The Edge of the Brink

[This is another excerpt from from my long-awaited, highly-anticipated entitled Extra-Ordinary: A Step-by-Step Memwah. Here’s an update from the author: “You’re going to have to keep awaiting and highly-anticipating for a long time, because this sucker ain’t never gonna see the light of day, except here on the ephemeral pages of Silverback Digest. SB SM]

The summer of 1966 was my summer of emancipation. In the ten weeks between high school graduation and leaving for college there were no tests to worry about, no sports teams to stay in training for, no college applications … I had a car (a 1960 Pontiac Catalina) and a guitar (a 1965 Fender Mustang). Gas was cheap, and I was in a band. I tell ya … it don’t get no better’n this. If Hollywood had been writing the script, then the time was right for my first love and sexual experience.

Never happened, but as you’ll see a little later, I’ve even come up with a post facto solution for this.

Ralph (call me “Randy”) Smith, the drummer in the Van Goghs and our business manager, kept us busy. Since it was summer, there were no college jobs, so we started playing clubs and had gigs in Misquamicut Beach, Newport, and even Lake Winnespausaukee, where a bunch of kids got drunk and decided to throw our sound system into the lake. The equipment had been rented specifically for the party, so what the heck, Ralph took care of it.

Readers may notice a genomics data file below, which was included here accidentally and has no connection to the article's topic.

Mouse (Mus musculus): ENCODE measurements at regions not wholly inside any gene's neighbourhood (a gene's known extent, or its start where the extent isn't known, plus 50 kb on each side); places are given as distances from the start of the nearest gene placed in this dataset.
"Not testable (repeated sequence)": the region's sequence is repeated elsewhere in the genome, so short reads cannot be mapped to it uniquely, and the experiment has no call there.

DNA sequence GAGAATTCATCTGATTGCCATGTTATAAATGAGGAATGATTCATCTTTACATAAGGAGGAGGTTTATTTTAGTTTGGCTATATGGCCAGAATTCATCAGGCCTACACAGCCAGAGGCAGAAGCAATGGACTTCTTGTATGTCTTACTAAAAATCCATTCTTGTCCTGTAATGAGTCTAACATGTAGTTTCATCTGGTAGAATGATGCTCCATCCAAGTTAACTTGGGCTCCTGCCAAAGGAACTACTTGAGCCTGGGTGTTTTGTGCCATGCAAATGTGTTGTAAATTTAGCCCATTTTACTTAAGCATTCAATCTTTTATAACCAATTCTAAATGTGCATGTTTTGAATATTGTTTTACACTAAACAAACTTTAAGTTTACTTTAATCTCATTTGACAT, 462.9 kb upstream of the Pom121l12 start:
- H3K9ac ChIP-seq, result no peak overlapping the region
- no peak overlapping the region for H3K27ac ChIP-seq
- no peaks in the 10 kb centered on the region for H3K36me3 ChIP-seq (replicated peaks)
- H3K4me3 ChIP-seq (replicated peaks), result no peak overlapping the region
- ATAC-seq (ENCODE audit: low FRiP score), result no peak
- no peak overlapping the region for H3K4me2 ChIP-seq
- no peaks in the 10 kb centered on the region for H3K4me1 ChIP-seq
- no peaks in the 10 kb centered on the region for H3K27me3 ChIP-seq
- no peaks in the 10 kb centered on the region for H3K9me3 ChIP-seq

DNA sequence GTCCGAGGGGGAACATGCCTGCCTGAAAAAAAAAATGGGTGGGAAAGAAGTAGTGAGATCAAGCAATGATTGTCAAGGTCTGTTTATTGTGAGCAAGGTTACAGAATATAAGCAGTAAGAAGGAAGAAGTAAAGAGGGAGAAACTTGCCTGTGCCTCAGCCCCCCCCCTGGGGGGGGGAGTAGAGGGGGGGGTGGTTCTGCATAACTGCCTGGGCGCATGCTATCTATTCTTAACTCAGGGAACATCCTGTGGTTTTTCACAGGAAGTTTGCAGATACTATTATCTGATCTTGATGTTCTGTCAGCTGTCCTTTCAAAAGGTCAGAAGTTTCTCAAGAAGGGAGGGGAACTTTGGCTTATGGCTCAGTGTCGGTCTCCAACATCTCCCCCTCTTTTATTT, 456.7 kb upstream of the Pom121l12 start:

My first original composition, “No Remorse,” was anything but original. This might show you why the Van Goghs never became famous. What the heck … I still enjoy it.

My hair, no longer constrained by the Quakers at Moses Brown, began creeping down my neck. Dylan had taken folk electric the previous summer, so the Newport Folk Festival was definitely on the downswing, replaced by the British Invasion that was now in full force. The Stones, the Kinks, the Animals, the Zombies … there was music in the air, and it was loud and distorted. No more hootenannies.

Van Gogh memorabilia. Don’t look for me in the final shot, I’m New Haven-bound.

A funny thing happened with the Van Goghs- we got good. Playing regularly just made us a better band, kind of like the Beatles when they went to Hamburg. (Speaking of the Beatles, my band mate Billy Gannon scored two tickets to the Beatles playing live at Suffolk Downs, the racetrack just north of Boston. The concert was most memorable for me in that the opening band was Barry and the Remains, for whom the Van Goghs had opened earlier that summer in Rhode Island. What is that … two degrees of separation?)

The Beatles were transitioning from teenage idols to cultural phenomena. Unbeknownst to us, or them, Suffolk Downs was their next to last live concert, the last coming the next night at Shea Stadium. An era was ending, right before our eyes. And, fittingly, a new one was beginning. Best of all, no one knew it, although everyone could feel it.

Towards the end of summer the Van Goghs played regularly at a club in Pawtucket called The Edge. The venue was utterly unremarkable except for the fact that it would get so hot and sweaty inside that moisture would condense on the ceiling and, subsequently, fall back on the audience (and band) as “rain.” It was at The Edge that I played my final gig with the Van Goghs. The club managers treated it like an historic event and had a special cake and bottle of champagne for the farewell. At 18 I was “retiring” from rock and roll. It had been a great run with the band, however, so I was leaving with “no remorse.”